Grand Slam champion. Davis Cup champion. World No. 1.
Two pieces remained missing from Andy Murray’s already illustrious tennis resume. He added both of them in one fell swoop on Sunday evening in London.
Murray captured his first-ever title at the Barclays ATP World Tour Finals and has finished a year ranked No. 1 for the first time in his career thanks to a 6-3, 6-4 victory over Novak Djokovic. The Scot got off to a roaring start before briefly putting the home crowd through a roller-coaster of emotions on his way to triumphing in one hour and 42 minutes.
This marked the first time in ATP Tour history that the year-end No. 1 ranking all came down to the top two players in the world in the final match of the season.
For a while it looked like the suspense would be taken right out of it. Despite playing for just one hour and six minutes in his Saturday semifinal against Kei Nishikori whereas Murray needed a grueling three hours and 38 minutes to outlast Milos Raonic, Djokovic came out the far more sluggish of the two competitors. The four-time defending champion sprayed errors in all directions and had to save two break points at 2-3 to stay on serve in the early stages of the match. Djokovic’s uncharacteristic inconsistency caught up with him at 3-4 when he netted a forehand on break point. Murray served out the set in routine fashion one game later, fittingly finishing it with the benefit of another Djokovic mistake.
The top seed wasted no time extending his lead right away in set two. Djokovic fought off two break points in his opening service game but ended up netting a backhand on Murray’s fourth chance. It appeared to be all but over when the Serb dropped serve to 15 at 1-3.
Murray, though, may have known that crossing the finish line may not be so easy even with a seemingly insurmountable advantage in hand. After all, against Raonic he twice failed to serve it out late in the third set and ended up having to save one match point to prevail 11-9 in a third-set tiebreaker.
In this one, the three-time major champion started to crack 4-1. He was broken easily for the first time all evening before watching Djokovic hold at love to pull within 3-4. The world No. 2 sent the fans into a frenzy when he put his opponent in a 0-15 hole and had designs of getting all the way back on serve from two breaks down. Murray steadied the ship, however, and took care of his next four service points while getting the best of several long rallies.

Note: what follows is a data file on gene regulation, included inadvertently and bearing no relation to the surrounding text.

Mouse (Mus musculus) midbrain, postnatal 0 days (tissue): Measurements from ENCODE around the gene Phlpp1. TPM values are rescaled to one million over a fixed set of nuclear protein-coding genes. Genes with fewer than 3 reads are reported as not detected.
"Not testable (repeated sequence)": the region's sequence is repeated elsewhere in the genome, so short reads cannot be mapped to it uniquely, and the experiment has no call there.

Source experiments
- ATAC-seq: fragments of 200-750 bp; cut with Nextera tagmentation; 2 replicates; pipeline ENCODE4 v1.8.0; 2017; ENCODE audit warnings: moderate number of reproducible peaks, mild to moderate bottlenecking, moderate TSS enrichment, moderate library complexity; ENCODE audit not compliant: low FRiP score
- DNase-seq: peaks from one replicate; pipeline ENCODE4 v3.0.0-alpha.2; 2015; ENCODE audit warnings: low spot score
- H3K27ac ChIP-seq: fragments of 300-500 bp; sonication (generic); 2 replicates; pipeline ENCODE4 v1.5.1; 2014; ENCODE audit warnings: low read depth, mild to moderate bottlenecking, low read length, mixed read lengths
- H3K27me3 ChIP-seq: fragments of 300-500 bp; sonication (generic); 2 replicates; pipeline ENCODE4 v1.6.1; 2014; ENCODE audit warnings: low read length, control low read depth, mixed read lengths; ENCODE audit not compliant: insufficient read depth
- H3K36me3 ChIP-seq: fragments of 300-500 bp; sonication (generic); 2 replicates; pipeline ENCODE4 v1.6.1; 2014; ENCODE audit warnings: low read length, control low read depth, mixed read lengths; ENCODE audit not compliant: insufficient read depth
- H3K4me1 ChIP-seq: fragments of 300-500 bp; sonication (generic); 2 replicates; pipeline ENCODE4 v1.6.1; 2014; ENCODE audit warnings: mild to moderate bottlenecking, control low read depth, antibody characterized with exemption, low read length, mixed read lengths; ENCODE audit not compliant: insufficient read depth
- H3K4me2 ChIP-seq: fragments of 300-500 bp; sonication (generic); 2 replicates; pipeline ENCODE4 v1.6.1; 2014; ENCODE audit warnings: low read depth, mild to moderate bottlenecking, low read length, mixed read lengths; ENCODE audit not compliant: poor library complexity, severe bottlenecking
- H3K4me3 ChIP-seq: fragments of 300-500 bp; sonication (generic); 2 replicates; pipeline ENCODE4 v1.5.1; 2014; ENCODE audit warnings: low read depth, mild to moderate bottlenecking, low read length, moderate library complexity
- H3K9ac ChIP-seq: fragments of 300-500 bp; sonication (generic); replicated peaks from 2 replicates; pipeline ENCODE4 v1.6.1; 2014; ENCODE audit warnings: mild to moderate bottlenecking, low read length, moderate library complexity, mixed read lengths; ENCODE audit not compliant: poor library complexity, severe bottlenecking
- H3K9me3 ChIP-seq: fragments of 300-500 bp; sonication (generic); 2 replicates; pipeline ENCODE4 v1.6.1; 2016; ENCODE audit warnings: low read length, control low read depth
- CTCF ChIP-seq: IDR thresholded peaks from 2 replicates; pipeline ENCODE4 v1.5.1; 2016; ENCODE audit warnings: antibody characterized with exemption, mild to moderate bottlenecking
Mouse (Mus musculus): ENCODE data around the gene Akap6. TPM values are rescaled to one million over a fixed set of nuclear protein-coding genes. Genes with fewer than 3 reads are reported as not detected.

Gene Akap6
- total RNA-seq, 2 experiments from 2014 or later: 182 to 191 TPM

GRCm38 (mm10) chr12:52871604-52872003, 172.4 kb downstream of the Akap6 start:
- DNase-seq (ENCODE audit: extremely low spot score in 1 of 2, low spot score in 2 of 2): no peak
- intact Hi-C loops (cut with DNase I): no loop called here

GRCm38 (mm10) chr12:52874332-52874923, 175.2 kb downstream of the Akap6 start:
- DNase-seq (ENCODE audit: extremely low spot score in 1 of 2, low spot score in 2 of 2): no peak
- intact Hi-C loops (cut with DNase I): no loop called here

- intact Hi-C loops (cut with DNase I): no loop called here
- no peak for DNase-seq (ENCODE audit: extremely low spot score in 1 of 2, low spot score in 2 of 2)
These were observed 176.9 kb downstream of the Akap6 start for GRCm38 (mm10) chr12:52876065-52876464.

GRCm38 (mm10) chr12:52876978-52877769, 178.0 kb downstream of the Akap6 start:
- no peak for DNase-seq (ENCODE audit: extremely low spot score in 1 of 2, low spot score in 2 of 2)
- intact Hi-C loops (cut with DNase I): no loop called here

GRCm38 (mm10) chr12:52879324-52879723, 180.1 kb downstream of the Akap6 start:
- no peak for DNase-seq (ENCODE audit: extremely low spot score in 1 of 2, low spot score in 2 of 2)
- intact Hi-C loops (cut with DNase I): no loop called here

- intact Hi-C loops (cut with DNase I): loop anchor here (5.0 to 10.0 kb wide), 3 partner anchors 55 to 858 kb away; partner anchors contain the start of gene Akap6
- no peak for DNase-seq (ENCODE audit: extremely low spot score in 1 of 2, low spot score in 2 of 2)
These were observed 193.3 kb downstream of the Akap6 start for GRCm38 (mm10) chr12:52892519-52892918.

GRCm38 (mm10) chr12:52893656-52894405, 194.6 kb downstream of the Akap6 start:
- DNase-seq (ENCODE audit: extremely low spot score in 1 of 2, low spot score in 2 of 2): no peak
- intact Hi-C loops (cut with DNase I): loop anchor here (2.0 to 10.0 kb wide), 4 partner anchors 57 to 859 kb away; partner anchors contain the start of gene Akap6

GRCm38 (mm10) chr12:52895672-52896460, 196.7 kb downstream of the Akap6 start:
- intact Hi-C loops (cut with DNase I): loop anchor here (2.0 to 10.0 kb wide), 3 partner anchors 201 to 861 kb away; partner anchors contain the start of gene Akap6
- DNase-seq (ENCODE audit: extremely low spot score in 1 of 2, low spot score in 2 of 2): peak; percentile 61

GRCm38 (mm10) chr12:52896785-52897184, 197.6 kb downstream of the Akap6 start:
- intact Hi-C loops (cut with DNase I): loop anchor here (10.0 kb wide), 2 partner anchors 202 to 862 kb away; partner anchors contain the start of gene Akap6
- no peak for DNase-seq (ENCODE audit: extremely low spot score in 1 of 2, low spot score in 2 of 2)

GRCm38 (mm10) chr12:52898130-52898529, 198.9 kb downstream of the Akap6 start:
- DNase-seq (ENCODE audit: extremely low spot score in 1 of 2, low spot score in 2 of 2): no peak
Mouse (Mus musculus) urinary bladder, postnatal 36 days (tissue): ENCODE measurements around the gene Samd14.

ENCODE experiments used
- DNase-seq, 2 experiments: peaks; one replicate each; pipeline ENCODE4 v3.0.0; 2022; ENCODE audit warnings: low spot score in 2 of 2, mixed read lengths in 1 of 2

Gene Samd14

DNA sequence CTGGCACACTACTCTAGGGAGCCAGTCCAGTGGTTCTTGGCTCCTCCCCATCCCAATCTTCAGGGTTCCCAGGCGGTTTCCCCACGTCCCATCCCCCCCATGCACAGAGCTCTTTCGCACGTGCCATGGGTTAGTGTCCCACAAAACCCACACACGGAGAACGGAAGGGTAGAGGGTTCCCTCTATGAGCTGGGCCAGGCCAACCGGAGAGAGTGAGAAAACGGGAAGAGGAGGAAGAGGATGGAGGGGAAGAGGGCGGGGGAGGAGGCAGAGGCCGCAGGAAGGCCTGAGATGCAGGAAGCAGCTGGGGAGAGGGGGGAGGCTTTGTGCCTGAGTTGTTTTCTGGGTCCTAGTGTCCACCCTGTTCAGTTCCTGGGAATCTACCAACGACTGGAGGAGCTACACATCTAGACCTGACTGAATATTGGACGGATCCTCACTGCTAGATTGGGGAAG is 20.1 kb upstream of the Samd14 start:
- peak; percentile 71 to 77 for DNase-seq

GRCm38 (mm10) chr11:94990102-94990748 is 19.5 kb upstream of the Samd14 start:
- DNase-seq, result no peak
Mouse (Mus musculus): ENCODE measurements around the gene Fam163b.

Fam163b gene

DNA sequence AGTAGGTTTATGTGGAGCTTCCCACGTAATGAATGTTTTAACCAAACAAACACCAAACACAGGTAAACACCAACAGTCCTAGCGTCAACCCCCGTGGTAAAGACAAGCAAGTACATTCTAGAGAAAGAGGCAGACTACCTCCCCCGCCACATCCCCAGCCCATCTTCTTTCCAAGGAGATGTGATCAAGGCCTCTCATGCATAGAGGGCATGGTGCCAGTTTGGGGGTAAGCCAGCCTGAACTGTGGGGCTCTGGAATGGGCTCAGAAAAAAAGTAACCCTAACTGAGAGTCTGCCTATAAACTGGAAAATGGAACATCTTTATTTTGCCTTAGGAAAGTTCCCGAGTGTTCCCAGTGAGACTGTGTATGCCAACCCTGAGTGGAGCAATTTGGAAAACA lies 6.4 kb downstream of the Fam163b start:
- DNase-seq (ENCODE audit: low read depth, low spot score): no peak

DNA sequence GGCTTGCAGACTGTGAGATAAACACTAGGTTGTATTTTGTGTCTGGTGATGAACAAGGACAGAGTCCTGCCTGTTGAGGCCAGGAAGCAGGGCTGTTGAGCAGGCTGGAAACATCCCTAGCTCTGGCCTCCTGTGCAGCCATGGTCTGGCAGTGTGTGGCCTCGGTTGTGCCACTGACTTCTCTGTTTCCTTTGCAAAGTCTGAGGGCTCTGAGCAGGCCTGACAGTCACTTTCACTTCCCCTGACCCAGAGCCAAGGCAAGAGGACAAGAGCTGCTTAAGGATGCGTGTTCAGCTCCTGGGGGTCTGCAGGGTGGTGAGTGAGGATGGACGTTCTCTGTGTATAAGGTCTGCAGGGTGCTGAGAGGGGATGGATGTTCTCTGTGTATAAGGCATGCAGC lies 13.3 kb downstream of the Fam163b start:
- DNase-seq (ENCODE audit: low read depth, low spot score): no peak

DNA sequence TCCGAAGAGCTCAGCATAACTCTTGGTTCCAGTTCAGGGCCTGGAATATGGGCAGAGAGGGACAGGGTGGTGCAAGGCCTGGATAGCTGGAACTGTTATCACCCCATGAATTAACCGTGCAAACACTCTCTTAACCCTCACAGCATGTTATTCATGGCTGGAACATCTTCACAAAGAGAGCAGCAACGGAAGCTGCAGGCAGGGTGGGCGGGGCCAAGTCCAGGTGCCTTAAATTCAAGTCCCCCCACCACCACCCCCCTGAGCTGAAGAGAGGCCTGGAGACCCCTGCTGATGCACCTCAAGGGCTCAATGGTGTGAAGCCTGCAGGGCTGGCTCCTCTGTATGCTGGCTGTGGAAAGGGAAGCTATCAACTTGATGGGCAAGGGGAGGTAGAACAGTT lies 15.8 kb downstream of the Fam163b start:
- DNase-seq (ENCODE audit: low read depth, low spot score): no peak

Additional drama ensued with Murray serving for the championship at 5-4. Djokovic came up with two of his best points of the whole contest down match points, twice staying alive with forehand winners. But it the end a final return error of the forehand side of Djokovic gave Murray the the title.
“I think the last few months (may have been a factor today) because I’ve won a lot of matches and he’s not been playing his best,” Murray noted. “Maybe in the important moments today I was just a little bit more solid, maybe had that extra little bit of confidence, which in the past when we played each other maybe he’s had. Maybe that was a bit of the difference, I think.”
“It just wasn’t my day,” lamented Djokovic, who recorded 30 unforced errors. “On the other hand, credit to Andy for being mentally tough and playing the right shots, making me play extra shots in every rally. He definitely deserved to win.”
When asked about the motivation to regain the No. 1 spot in 2016, Djokovic responded, “I’m not thinking about it at all at the moment. We should all let Andy enjoy this a little bit. Don’t ask him questions about next season.”
For Murray, it will be almost impossible for next season to top the second half of this one. His incredible run to No. 1 ends with eight titles in his last nine events–including Wimbledon, the Rio Olympics, Shanghai, Paris, and the World Tour Finals. He went 50-3 in his last 53 matches and 24-0 in his his last 24.
“This is the best possible way, obviously, to finish a year,” Murray stated. “I had a great year this year; (still) only managed to (finish No. 1) by one match. To repeat that again next year is going to be extremely difficult.”